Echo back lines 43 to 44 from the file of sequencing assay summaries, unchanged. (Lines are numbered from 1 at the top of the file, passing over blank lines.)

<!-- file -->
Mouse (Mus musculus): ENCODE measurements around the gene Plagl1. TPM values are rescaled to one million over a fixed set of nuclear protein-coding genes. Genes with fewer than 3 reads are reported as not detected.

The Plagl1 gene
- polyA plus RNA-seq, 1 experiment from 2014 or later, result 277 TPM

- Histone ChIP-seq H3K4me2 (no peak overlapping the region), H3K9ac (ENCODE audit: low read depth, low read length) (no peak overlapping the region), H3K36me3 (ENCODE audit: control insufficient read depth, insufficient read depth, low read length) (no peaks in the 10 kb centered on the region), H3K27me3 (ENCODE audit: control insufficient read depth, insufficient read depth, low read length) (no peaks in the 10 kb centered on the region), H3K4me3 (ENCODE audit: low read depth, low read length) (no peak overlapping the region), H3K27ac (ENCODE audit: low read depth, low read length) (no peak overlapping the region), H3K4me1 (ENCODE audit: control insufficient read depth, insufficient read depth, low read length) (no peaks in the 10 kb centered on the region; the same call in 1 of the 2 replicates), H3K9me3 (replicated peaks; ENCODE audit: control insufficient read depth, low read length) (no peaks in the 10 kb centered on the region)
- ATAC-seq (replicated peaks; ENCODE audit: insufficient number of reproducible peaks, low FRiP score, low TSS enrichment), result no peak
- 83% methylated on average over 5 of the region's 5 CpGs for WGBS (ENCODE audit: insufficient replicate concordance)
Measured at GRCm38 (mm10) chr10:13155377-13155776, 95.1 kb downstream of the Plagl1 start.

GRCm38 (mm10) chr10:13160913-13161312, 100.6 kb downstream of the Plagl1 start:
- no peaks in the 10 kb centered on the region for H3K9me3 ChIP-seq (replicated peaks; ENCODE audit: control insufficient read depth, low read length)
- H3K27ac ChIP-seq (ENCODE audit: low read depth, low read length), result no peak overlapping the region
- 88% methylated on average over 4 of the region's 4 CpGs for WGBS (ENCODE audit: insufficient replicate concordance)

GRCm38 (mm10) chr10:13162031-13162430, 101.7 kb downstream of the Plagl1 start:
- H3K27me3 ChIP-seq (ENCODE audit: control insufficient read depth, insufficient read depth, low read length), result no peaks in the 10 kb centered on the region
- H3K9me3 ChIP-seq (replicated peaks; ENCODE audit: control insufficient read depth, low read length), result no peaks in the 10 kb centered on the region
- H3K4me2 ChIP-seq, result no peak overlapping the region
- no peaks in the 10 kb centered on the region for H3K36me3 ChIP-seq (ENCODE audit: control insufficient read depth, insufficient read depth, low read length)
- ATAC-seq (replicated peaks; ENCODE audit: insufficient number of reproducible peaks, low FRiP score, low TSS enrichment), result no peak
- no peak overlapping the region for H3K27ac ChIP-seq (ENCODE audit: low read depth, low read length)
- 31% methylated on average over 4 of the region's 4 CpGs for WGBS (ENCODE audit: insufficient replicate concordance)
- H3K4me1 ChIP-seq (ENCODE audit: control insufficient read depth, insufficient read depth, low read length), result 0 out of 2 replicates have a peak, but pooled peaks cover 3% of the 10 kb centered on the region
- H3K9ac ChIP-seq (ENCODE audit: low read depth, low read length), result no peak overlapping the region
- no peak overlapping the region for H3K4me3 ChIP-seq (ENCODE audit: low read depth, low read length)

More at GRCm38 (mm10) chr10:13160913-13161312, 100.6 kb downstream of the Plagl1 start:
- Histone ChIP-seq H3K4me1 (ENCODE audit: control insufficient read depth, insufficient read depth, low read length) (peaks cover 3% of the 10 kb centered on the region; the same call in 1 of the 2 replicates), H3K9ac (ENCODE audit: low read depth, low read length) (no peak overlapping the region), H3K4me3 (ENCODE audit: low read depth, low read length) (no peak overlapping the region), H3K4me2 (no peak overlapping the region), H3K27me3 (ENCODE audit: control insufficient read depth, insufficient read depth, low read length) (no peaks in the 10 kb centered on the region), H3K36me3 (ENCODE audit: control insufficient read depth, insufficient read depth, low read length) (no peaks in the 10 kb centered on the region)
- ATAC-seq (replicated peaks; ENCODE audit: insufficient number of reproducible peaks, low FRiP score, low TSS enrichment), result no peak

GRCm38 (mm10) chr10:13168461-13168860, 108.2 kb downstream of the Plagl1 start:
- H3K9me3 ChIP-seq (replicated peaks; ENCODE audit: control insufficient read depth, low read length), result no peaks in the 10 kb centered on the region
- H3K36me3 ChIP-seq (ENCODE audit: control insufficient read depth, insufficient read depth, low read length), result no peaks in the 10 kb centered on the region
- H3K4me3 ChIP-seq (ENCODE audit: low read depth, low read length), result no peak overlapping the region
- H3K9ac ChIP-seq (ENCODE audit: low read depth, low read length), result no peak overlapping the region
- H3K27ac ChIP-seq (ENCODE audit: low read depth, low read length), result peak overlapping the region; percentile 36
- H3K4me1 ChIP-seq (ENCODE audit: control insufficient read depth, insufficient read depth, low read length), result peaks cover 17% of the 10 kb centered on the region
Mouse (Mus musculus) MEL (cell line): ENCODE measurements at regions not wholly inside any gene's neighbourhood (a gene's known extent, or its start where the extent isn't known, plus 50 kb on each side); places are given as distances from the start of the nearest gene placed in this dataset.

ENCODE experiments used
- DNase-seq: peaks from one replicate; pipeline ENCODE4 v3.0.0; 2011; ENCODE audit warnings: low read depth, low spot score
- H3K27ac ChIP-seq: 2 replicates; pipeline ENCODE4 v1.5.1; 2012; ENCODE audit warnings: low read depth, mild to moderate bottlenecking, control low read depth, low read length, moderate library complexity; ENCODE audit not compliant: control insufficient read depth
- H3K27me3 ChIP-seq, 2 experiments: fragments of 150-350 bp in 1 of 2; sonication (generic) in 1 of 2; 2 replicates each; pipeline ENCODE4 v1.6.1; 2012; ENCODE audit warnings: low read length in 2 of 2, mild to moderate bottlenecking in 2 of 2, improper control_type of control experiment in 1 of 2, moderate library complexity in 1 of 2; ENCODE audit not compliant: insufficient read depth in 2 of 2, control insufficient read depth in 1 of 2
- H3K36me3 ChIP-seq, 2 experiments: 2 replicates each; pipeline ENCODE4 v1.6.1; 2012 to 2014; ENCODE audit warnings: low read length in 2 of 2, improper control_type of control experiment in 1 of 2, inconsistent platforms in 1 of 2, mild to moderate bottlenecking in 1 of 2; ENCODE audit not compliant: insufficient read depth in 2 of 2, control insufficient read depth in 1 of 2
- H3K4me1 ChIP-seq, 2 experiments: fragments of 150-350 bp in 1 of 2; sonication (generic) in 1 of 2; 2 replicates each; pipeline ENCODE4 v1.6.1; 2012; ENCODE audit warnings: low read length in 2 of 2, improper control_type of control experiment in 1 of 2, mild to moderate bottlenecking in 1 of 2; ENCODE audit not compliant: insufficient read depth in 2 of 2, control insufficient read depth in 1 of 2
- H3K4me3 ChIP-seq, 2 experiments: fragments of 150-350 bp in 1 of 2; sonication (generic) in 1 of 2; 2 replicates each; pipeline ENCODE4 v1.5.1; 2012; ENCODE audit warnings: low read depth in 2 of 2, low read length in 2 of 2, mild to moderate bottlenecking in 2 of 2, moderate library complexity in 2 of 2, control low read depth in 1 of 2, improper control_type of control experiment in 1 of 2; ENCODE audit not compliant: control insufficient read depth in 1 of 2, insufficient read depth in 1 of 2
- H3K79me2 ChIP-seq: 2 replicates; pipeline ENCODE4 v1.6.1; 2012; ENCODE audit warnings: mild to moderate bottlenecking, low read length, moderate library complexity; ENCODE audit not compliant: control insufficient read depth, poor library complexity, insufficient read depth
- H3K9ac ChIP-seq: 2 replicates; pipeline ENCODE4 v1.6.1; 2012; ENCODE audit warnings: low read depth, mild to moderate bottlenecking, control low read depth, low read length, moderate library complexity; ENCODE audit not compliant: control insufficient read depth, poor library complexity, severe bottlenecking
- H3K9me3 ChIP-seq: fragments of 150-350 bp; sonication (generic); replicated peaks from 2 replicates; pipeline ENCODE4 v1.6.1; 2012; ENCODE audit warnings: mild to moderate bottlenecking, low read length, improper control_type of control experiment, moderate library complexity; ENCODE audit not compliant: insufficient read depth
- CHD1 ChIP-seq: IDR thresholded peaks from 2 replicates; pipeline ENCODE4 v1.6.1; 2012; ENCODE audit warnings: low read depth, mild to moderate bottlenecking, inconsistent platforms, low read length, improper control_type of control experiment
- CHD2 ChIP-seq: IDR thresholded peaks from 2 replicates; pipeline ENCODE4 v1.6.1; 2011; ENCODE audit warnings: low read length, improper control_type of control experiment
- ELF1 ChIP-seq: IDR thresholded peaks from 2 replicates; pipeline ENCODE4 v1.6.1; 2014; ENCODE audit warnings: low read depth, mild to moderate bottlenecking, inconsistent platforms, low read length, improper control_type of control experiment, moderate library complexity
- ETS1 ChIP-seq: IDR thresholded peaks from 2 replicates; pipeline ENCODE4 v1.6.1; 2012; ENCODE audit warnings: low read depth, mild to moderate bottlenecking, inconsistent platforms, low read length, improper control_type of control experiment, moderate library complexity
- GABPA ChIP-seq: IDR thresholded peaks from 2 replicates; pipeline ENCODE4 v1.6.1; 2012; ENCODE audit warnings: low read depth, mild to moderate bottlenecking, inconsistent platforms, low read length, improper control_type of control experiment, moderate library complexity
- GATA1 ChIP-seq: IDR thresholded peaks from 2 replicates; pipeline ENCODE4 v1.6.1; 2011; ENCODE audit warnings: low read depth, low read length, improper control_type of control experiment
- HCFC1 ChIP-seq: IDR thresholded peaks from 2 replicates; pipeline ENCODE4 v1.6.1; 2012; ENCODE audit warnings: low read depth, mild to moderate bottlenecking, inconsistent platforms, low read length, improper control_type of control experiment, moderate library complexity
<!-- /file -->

- H3K9me3 ChIP-seq: fragments of 150-350 bp; sonication (generic); replicated peaks from 2 replicates; pipeline ENCODE4 v1.6.1; 2012; ENCODE audit warnings: mild to moderate bottlenecking, low read length, improper control_type of control experiment, moderate library complexity; ENCODE audit not compliant: insufficient read depth
- CHD1 ChIP-seq: IDR thresholded peaks from 2 replicates; pipeline ENCODE4 v1.6.1; 2012; ENCODE audit warnings: low read depth, mild to moderate bottlenecking, inconsistent platforms, low read length, improper control_type of control experiment